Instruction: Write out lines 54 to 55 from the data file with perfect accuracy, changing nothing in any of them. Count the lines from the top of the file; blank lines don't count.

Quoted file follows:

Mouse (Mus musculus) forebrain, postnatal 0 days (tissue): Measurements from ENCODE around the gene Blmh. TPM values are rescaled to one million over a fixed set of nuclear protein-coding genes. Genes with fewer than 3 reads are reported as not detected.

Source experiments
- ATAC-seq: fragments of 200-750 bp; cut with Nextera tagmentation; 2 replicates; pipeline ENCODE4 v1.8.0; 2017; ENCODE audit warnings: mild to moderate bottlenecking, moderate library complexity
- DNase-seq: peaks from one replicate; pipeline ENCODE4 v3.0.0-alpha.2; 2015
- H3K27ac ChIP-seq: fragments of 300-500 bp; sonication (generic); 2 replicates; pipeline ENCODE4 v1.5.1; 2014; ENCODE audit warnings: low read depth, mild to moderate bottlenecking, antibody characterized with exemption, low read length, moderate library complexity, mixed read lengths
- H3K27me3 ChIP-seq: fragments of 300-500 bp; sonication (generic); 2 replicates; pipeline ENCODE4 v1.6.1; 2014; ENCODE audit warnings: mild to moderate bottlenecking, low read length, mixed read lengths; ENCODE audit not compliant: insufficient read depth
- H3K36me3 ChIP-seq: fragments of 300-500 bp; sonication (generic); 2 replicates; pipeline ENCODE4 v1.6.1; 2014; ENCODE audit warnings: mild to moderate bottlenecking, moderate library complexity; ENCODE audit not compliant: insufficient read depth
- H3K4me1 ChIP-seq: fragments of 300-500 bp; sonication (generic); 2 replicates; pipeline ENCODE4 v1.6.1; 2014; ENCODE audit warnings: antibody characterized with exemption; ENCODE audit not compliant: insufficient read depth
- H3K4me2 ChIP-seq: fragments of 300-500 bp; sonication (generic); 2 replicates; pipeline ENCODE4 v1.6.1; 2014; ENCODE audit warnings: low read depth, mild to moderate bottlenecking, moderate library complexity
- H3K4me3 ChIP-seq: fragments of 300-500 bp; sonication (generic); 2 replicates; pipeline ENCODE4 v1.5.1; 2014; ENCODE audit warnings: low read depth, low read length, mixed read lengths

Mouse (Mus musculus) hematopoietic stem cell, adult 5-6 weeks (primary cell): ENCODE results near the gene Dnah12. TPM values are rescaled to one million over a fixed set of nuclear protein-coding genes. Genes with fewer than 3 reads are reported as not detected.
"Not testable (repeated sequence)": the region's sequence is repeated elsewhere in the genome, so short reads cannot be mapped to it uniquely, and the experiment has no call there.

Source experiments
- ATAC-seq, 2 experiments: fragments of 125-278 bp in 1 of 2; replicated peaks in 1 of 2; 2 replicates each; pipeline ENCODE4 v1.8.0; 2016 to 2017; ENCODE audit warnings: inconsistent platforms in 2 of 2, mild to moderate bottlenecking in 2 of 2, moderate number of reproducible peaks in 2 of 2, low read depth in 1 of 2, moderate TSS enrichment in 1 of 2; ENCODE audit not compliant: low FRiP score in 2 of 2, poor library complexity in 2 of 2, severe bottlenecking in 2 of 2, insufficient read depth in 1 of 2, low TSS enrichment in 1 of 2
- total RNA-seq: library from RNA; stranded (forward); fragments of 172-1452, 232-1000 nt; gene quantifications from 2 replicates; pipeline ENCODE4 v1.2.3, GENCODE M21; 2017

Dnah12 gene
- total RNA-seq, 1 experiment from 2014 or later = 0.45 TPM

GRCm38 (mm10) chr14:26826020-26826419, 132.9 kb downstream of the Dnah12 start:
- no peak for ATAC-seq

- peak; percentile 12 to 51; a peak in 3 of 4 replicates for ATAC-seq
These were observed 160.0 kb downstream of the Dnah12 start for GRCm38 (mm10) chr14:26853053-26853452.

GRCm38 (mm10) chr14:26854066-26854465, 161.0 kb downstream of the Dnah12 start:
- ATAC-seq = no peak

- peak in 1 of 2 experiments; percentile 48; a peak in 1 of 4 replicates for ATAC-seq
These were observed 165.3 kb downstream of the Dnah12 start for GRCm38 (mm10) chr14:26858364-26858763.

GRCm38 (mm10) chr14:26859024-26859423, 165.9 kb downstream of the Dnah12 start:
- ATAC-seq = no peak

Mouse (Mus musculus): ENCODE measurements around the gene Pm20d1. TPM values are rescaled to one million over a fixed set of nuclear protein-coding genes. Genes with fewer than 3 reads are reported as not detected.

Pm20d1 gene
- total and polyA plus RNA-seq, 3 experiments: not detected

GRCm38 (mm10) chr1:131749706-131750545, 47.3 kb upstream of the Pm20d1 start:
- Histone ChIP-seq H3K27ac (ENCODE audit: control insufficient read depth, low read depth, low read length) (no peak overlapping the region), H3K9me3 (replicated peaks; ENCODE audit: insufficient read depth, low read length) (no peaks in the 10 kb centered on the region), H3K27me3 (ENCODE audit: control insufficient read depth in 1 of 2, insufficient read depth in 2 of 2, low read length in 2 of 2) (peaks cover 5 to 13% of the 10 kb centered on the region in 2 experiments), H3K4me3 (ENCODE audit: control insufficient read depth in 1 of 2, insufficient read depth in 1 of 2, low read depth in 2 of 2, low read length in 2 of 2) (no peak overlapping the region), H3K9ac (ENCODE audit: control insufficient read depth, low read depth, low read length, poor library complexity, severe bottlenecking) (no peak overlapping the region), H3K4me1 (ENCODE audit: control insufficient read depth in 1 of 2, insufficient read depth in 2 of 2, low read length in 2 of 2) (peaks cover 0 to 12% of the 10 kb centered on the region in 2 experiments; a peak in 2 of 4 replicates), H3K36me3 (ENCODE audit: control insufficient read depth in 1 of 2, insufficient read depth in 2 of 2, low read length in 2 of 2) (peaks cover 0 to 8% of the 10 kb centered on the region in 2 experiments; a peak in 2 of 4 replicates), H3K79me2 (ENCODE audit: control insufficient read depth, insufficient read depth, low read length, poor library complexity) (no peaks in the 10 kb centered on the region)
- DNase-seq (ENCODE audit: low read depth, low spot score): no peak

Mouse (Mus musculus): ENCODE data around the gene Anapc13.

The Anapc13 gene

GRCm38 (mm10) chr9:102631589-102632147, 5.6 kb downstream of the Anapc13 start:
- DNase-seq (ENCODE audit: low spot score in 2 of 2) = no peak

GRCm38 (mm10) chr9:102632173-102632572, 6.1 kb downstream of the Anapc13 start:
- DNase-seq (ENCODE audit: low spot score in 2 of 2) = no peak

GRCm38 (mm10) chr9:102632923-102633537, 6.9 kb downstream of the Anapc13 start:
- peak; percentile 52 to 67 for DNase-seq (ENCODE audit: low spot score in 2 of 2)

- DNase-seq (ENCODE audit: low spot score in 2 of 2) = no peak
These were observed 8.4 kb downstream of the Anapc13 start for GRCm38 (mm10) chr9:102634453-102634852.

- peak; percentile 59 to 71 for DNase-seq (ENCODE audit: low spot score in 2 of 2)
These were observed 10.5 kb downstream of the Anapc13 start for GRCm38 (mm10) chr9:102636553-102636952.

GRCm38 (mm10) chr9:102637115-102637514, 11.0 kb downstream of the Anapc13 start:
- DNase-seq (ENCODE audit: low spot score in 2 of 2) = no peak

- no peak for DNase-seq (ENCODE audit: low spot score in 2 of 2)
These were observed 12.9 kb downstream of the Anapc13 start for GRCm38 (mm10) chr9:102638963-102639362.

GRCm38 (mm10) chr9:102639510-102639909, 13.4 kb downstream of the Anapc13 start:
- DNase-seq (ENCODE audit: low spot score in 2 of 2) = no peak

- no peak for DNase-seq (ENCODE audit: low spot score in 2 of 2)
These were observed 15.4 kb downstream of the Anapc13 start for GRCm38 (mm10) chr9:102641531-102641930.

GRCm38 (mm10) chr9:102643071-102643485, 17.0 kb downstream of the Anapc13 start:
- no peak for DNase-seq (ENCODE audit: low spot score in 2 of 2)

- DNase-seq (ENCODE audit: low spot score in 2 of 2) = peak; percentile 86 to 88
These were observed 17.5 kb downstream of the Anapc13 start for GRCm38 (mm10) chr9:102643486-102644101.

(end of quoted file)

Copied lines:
GRCm38 (mm10) chr9:102643071-102643485, 17.0 kb downstream of the Anapc13 start:
- no peak for DNase-seq (ENCODE audit: low spot score in 2 of 2)